Wednesday, November 17, 2021

He Cannot Talk

 He cannot talk.

Three simple words on my little Preslley's profile.

It sounds so final.

The end.

A non-verbal child.


And maybe he is.

Maybe they are right.

But even non-verbal children have a whole lot to say.

Aaron came to us virtually non-verbal.

Yet, I've never seen a child who was able to convince you to give him whatever he wanted without uttering a word.

His eyes spoke paragraphs.

He used his non-verbal mouth to point with his lips at whatever it was he wanted.

He'd focus his eyes on the desired item.

He'd look at us with those pleading eyes and adorable dimples.

Non-verbal my foot.

He could get a piece of candy without saying one word.

He could get anything without saying a word.

Mary came to us virtually non-verbal.

The words she did speak would have made a sailor blush.

Yet she had us so twisted around her little finger without uttering a word that we never knew what hit us.

Non-verbal children can speak volumes.

Non-verbal children notice things. They watch. They see what the rest of us miss. They are patient. They know how to wait. 

They get what they want.

I don't know how.

But I know I have been manipulated more times than I can count by the two most proficient non-verbal children in the world.

My two non-verbals talk up a storm now.

They were non-verbal because of physical reasons. 

There were non-verbal because of developmental reasons.

They were non-verbal because of trauma.

They were non-verbal because no one took the time to talk to them. Ever.

They were non-verbal because no one took the time to listen to them.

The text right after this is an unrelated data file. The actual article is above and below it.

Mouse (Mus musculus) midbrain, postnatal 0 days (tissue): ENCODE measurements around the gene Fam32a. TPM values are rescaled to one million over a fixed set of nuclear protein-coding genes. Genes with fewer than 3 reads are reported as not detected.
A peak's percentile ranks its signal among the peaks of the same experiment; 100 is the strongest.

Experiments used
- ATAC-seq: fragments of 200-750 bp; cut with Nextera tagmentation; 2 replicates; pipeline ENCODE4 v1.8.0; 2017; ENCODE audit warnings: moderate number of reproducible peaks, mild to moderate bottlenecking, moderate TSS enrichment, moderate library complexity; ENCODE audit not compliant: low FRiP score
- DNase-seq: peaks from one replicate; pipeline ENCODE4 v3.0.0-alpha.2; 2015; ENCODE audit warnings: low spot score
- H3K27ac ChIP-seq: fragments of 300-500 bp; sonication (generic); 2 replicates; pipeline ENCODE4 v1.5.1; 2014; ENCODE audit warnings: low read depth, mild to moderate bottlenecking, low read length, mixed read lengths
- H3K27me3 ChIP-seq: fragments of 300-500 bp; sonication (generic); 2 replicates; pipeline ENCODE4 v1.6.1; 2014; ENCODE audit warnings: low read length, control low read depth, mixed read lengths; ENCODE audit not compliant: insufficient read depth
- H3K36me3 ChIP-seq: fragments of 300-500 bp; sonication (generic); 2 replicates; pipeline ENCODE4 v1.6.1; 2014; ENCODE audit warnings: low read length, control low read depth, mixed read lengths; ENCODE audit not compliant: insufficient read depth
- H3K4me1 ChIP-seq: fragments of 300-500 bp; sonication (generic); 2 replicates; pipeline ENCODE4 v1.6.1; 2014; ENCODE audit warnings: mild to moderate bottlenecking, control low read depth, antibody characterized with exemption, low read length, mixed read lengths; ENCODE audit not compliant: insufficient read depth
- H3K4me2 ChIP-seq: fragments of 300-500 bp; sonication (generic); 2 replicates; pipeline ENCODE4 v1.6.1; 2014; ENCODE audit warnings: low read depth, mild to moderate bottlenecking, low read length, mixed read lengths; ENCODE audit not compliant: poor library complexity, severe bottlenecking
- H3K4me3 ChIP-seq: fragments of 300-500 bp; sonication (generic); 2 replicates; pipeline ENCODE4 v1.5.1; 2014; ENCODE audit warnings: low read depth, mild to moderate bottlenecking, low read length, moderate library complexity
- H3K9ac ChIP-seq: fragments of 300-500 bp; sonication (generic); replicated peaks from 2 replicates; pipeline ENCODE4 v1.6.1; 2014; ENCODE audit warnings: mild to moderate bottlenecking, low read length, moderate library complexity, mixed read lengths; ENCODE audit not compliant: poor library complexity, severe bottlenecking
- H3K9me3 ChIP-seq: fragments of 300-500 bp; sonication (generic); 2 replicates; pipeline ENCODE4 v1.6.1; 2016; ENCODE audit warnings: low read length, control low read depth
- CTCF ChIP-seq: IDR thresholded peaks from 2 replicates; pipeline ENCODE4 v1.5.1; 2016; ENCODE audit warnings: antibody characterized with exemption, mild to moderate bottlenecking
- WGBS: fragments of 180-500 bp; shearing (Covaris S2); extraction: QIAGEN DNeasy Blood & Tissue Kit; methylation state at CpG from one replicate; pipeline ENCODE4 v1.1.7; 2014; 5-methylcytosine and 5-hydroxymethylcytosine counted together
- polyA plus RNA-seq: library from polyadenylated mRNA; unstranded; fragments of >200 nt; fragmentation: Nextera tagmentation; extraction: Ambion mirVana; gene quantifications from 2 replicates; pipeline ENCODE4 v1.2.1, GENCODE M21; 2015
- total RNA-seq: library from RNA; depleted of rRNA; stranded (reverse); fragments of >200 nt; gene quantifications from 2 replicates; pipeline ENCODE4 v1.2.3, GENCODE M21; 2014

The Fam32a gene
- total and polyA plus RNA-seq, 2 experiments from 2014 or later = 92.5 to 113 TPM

They were non-verbal because they were diagnosed non-verbal.

They were non-verbal because it was the one thing they could control.

We never treated them as non-verbal.

We talked to them from day one as if they would one day talk back.

We cherished the simple words they began to speak. 

We gave them time to speak.

We expected them to speak.

We required them to speak.

Simple words.

Good morning.



Baby words.

For one year.

Two years.

Three years.

Neither spoke in more than one to two word sentences for three years.

We of course wondered if they ever would.

We of course worried that they never would.

We of coursed longed for language to blossom out of their lips.

It's still a work in progress.

Little girl has been home four years. 

She never shuts up.

She is now speaking in short sentences. Some of the time. 

She struggles to pronounce words so that we can understand.

But she talks. And talks. And talks.

At night after we tuck her in bed she lays there and talks and talks and talks.

"Go to sleep, Mary!!"

Non-verbal my foot.

Aaron is eleven years home.

He never shuts up.

He still struggles to pronounce two and three syllable words.

Remembering nouns is difficult.

His sentence structure is rough.

But he talks. And talks. And talks.

He loves to chat away with anyone who will listen.

He loves when you listen.

He talks because he now has someone to listen.

He has so much going on inside his head. 

His words don't come close to portraying the intelligence he carries inside of him.

He's a smart young man.

With oh so much to say!

"Preslley cannot talk," say the powers that be.

I doubt it.

I really do.

He possibly is non-verbal because epilepsy has damaged his language centers.

He possibly is non-verbal because trauma has stolen his words.

He possibly is non-verbal because no one has ever talked to him.

He possibly is non-verbal because no one has ever listened to him.

He possibly is non-verbal because he has been diagnosed non-verbal.

He may truly be non-verbal.

But even so... I guarantee he has a whole lot to say.

If you would give him the chance.

Listen to him.

Find the little boy inside the silent eyes.

Please - someone HEAR Preslley.

He may not be able to talk but I guarantee, he has a whole lot to say!

To all those who have given to his grant account. Thank you.

You have kindly given $510.00!!

We are $990.00 from reaching our MATCHING goal.

Please help me.

Share him.

Give to him.

Let's make it easy for his Mama and Papa to HEAR him!


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